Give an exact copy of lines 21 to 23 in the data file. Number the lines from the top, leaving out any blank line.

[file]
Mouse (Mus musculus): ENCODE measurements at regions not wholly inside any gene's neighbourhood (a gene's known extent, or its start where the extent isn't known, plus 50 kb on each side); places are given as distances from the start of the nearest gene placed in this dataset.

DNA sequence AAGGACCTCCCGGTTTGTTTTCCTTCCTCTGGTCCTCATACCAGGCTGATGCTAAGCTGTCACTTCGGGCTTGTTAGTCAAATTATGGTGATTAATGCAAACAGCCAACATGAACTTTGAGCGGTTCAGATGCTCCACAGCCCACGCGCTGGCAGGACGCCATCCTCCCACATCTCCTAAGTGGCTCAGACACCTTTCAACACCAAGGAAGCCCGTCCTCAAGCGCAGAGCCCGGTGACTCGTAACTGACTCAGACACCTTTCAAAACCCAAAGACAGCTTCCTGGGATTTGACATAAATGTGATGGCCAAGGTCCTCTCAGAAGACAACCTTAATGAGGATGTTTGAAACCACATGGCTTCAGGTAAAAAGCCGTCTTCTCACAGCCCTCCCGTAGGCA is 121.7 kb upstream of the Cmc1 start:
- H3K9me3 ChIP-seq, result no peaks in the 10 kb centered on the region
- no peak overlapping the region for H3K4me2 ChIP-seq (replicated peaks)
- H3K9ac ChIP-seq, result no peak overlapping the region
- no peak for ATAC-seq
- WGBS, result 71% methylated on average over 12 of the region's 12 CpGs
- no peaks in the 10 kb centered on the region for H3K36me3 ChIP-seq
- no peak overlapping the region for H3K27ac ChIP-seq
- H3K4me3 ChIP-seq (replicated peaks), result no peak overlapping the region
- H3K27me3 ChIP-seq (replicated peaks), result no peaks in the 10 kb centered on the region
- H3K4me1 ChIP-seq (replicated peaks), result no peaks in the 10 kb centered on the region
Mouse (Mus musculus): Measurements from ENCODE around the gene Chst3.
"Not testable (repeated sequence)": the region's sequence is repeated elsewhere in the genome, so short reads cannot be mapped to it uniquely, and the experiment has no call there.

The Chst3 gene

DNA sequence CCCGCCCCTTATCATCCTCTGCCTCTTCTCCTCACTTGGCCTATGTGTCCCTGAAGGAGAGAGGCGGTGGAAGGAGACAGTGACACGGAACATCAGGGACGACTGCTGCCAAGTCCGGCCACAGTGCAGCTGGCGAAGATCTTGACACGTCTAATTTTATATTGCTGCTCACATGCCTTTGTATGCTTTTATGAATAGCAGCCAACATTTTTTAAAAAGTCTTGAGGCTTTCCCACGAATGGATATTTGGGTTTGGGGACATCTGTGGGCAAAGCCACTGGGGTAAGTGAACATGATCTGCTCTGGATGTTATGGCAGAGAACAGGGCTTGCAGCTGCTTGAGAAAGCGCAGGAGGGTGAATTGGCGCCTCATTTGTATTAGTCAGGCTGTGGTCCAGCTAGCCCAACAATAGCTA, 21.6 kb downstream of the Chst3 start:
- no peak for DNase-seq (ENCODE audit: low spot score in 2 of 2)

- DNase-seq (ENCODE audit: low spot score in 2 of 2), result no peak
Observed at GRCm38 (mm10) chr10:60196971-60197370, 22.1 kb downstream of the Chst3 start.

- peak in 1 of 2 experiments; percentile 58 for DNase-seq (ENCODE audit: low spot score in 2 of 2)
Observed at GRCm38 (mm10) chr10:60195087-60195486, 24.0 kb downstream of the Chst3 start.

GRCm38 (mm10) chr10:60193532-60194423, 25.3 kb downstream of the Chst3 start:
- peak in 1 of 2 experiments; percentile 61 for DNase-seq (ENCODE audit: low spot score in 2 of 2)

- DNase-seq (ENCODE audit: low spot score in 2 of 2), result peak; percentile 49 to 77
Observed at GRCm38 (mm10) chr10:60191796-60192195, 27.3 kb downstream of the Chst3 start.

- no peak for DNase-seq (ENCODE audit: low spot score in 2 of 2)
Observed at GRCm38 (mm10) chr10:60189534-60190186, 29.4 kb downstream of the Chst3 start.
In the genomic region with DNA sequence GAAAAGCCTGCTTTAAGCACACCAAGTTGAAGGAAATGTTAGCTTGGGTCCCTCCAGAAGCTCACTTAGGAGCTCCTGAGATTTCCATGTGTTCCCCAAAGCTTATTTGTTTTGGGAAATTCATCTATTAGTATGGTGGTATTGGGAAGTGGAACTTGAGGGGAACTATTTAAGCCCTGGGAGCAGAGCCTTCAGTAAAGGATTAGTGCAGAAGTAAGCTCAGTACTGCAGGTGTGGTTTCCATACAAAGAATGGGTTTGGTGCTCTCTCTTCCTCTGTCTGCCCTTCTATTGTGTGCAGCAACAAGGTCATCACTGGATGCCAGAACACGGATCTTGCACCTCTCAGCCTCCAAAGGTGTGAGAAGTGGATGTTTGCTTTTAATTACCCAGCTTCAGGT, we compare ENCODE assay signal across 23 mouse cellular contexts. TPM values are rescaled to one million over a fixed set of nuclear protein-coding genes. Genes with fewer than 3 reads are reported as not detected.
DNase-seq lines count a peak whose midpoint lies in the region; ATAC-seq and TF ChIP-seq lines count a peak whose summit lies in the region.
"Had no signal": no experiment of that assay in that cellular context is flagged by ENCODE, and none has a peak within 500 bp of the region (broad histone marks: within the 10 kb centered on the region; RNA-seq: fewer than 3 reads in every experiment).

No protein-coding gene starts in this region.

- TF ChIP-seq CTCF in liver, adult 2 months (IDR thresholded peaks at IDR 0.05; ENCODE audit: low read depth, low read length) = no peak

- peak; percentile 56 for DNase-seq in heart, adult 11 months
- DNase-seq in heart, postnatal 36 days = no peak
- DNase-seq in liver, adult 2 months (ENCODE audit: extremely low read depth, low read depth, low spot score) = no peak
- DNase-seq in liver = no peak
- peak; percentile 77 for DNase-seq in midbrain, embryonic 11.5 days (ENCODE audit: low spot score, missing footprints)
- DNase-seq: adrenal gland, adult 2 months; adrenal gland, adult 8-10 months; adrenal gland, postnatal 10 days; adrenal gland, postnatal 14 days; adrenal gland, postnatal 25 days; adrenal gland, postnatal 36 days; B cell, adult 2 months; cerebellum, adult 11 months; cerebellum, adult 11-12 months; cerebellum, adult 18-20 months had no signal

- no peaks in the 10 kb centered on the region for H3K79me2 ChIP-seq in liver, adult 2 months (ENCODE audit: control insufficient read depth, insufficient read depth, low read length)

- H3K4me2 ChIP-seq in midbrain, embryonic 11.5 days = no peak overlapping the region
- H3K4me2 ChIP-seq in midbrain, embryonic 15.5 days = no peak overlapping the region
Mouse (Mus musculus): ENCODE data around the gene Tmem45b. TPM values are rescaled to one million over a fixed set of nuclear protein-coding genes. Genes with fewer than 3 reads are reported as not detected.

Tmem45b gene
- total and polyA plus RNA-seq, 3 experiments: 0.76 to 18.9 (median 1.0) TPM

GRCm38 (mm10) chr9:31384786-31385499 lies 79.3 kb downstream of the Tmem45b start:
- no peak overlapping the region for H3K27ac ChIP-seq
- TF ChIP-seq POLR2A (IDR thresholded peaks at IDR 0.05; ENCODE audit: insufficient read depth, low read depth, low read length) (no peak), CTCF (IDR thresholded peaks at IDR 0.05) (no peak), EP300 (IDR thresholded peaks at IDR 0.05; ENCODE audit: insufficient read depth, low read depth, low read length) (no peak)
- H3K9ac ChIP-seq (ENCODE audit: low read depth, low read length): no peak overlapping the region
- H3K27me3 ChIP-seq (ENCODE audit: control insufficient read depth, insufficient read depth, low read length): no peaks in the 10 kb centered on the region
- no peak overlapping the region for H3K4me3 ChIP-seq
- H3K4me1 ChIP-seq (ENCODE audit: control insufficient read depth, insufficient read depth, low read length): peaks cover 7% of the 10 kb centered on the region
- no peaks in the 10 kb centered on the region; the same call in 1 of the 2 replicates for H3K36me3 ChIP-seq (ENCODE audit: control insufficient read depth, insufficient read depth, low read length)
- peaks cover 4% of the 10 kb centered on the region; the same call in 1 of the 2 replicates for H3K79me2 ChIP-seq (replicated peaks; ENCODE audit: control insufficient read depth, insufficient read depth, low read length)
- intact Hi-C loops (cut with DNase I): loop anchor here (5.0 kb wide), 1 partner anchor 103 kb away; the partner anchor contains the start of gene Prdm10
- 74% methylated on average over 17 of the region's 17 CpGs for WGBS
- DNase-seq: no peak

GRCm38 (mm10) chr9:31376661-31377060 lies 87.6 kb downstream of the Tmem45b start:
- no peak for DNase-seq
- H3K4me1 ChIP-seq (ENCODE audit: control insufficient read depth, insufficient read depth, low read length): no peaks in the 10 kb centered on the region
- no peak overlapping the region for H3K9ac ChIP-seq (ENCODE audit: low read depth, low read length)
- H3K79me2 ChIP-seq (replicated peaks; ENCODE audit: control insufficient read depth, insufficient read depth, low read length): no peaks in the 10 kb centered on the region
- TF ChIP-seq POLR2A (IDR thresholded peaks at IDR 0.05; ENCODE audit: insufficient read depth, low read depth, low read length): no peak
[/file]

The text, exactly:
Observed at GRCm38 (mm10) chr10:60195087-60195486, 24.0 kb downstream of the Chst3 start.

GRCm38 (mm10) chr10:60193532-60194423, 25.3 kb downstream of the Chst3 start:
- peak in 1 of 2 experiments; percentile 61 for DNase-seq (ENCODE audit: low spot score in 2 of 2)